By Greg Price and Cole Parkinson
A resolution has come to fruition on complaints filed against three Municipal District of Taber councillors in accordance with the M.D. of Taber Council Code of Conduct Bylaw No. 1935.
Following an in-camera session at M.D. council’s meeting last Tuesday, and after examining the results of an investigation, it found councillors John Turcato, Brian Brewin and Tamara Miyanaga in breach of the Code of Conduct. The following censure was issued:
That Councillor Miyanaga be sanctioned for Council Code of Conduct Bylaw contraventions by requiring a letter of apology to the complainant, a letter of apology to Council, removal from Council appointed committees until March 1, 2020, and associated committee remuneration be reduced until March 1, 2020.
That Councillor Turcato be sanctioned for Council Code of Conduct Bylaw contraventions by requiring a letter of apology to the complainant, a letter of apology to Council, removal from Council appointed committees until the MD of Taber 2020 Organizational meeting, and associated committee remuneration be reduced until the 2020 Organizational meeting.
That Councillor Brewin be sanctioned for Council Code of Conduct Bylaw contraventions by requiring a letter of apology to the complainant, a letter of apology to Council, removal from Council appointed committees until the MD of Taber 2020 Organizational meeting, and associated committee remuneration be reduced until the 2020 Organizational meeting.
Back in late August, M.D. council passed a resolution at the conclusion of an in-camera (closed) session, to appoint Shari-Anne Doolaege of SAGE Analytics Inc. to investigate and report on complaints filed against the three councillors, at a rate of $5,000 plus costs per complaint.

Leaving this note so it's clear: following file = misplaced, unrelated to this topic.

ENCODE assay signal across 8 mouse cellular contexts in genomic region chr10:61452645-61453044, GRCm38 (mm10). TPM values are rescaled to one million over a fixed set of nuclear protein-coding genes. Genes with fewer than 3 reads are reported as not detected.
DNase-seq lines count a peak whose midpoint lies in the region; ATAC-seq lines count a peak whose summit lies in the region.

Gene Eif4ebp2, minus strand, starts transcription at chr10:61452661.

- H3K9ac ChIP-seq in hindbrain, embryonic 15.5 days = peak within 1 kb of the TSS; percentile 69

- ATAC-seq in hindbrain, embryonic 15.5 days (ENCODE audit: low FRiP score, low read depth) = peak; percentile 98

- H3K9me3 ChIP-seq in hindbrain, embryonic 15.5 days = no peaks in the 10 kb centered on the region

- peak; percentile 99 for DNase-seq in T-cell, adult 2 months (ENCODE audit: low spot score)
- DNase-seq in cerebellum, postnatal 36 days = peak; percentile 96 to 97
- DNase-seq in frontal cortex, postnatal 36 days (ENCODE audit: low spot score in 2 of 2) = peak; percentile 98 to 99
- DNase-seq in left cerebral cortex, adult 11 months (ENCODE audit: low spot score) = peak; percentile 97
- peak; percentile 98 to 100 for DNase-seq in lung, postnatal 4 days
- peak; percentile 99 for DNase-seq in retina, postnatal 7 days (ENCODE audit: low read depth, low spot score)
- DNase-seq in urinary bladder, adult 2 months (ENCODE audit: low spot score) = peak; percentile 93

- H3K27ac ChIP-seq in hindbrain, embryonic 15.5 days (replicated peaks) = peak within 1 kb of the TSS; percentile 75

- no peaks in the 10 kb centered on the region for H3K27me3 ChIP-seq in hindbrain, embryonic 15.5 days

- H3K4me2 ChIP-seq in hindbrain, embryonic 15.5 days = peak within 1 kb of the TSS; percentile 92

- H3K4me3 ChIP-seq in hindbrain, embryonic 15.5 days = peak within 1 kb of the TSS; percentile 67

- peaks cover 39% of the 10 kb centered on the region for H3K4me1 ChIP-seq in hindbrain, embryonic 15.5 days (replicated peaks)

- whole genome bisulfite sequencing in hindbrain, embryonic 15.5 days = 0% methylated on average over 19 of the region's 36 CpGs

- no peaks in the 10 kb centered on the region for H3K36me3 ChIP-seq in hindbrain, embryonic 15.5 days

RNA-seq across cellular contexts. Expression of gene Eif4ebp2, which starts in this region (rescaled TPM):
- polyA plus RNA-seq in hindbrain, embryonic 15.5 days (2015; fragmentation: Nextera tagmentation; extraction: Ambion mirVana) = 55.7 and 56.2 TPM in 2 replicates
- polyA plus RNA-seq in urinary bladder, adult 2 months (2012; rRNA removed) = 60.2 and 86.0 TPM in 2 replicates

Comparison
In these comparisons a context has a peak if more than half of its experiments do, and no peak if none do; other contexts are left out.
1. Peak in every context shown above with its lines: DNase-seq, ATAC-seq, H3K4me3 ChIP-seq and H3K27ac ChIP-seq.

“The investigator found that some, but not all the allegations had merit,” said Merrill Harris, reeve for the M.D. of Taber, in response to inquiries from the Taber Times into the resolutions by council. “As this was a personnel matter, and in the interest of protecting the personal privacy of the complainant and individuals who participated in the investigation, we will not be providing any further details on the complaint or the investigation. What I can say is the Municipal District of Taber is committed to providing a respectful workplace and council takes its obligations under the Council Code of Conduct Bylaw seriously.”
The findings come on the heels of former CAO Derrick Krizsan abruptly resigning from his post effective Aug. 23 after receiving a 4.45 out of five on a 2018 Performance Review and Evaluation, which the Times acquired. It had 14 points of criteria to give ratings of one to five to, with the final score being averaged out. Dating back to 2007, performance review scores were as follows, which varied with how high numbers could go (76.50/80), (76.50/80), (79/80), (178/200), (185/200), (191/200), (192/200), (195.5/200), (177.2/180), (178.6/180), (178/180).
Given the abrupt resignation, The Times inquired in a Friday phone interview to Krizsan if the code of conduct censures levied by council last Tuesday against councillors Miyanaga, Turcato and Brewin were directly related to his resignation from his former CAO post, in which Krizsan replied ‘yes.’